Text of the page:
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    • “Tweet” Your Knowledge
      Let students “tweet” their understanding of a concept by expressing it in 140 characters or less. This is a fun exercise for students who are already active on Twitter, and also a good counting lesson for younger students. Tweeting is a great way to practice getting to the nub of a dense concept. And you can challenge your students to see who can stay within the 140-character limit.
  • Putting Email to Good Use
    Allow students in a given class to write an email to someone about the particular content under study. For example, if the class is economics, students could write an email to the owner of a rent-controlled apartment building explaining concepts of supply and demand. If the class is science, students could write to a racecar driver and explain the principles of acceleration. This assignment not only connects the subject matter to the real world, but it allows important instruction in effective communication and proper grammar and email etiquette.

  • "Twitter is a great way to keep your students thinking after class,” says Chris O’Neal, an instructional technology coordinator in Charlottesville, VA. “You can tweet a quick provocative question about a social studies lesson, for example, that will keep their brains active.”
  • Teachers like George Mayo in Maryland are enthusiastically employing Twitter to facilitate discussion and collaboration between students in their classrooms and their counterparts in different countries.
  • Mayo, an eighth-grade English teacher at Silver Spring International Middle School, used Twitter as a platform for a collaborative story written by his students. Using one Twitter account called Many Voices, Mayo invited his students, and students around the world, to add a sentence or two to an ongoing story through Tweets. Soon after, more than 100 students in six different countries had contributed.

  • Consistent with past findings, the most frequent metastereotype reported by individuals in both groups related to generally low ability. In addition, students with LD were more likely to espouse views of intelligence as a fixed trait.

  • Stereotype threat is a situational threat that occurs when an individual is confronted with a task in which a negative stereotype about one’s group is applicable. This threat creates a state in which the individual is at-risk of confirming a negative stereotype and consequently, results in a reduction of performance
  • The differences in children diagnosed with learning disabilities’ performance on a cognitive task under high stereotype threat and reduced stereotype threat were examined in this study.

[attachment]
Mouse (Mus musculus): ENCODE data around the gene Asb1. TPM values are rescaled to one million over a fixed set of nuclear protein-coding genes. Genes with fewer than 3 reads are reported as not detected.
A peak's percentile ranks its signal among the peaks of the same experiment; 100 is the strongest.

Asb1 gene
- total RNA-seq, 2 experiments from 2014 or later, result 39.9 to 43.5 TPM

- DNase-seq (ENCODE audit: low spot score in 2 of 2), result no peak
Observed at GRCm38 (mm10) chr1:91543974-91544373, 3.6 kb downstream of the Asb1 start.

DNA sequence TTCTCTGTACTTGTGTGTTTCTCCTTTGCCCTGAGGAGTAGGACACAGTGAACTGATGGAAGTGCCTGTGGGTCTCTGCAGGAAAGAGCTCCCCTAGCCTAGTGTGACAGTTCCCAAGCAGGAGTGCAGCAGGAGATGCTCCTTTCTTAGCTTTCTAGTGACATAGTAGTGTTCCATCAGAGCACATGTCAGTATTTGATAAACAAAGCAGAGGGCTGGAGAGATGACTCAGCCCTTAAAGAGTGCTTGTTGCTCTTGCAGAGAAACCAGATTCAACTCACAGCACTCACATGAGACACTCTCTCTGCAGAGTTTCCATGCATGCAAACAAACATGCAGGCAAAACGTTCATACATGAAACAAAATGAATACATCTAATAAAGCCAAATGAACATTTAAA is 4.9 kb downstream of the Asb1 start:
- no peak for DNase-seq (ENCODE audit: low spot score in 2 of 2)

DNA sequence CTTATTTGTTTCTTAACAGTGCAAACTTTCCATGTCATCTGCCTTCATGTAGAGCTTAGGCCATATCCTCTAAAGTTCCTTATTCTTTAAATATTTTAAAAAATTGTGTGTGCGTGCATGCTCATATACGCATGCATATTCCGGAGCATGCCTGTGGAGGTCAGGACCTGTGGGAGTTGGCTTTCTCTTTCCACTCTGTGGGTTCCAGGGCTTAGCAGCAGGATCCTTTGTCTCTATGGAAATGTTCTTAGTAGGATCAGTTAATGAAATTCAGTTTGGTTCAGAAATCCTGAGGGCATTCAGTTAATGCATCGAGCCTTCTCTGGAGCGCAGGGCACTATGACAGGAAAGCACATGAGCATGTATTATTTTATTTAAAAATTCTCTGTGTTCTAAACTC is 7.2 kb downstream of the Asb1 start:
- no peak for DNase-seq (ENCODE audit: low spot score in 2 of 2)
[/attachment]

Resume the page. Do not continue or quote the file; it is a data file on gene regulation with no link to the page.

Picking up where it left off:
• Analysis of Covariance comparing the effects of high stereotype threat to reduced stereotype threat on Shipley-2 cognitive testing performances revealed no statistically significant differences when controlling for previous IQ scores.

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  • Thus, the purpose of this study was to examine the impact of setting, anxiety, and stereotype threat on the math scores of the California High School Exit Exam for students with disabilities who receive math instruction in a mainstream or self-contained setting.
  • A major finding of the study indicates that anxiety predicts CAHSEE scores whereas stereotype threat does not.
  • Although anxiety was found to be highly correlated with CAHSEE math performance, anxiety and stereotype threat do not significantly impact the scores on the math section on the CAHSEE between students with disabilities in mainstream or self-contained settings for math instruction.

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  • This dissertation research is situated within two theoretical frameworks, person-environment fit and self-determination theories, suggesting that optimal outcomes are associated with the satisfaction of certain psychological needs; namely, competence, relatedness, and autonomy.
  • Results from Study 1 showed that there were racial differences in the satisfaction of only two of the three psychological needs. African American students with learning-related disabilities had higher ratings of competence and autonomy than White and Latino students, but there were no significant differences in ratings of relatedness to the school environment.
  • Although African American students had higher ratings of psychological needs fulfillment, they still earned the lowest grades of all the racial groups.

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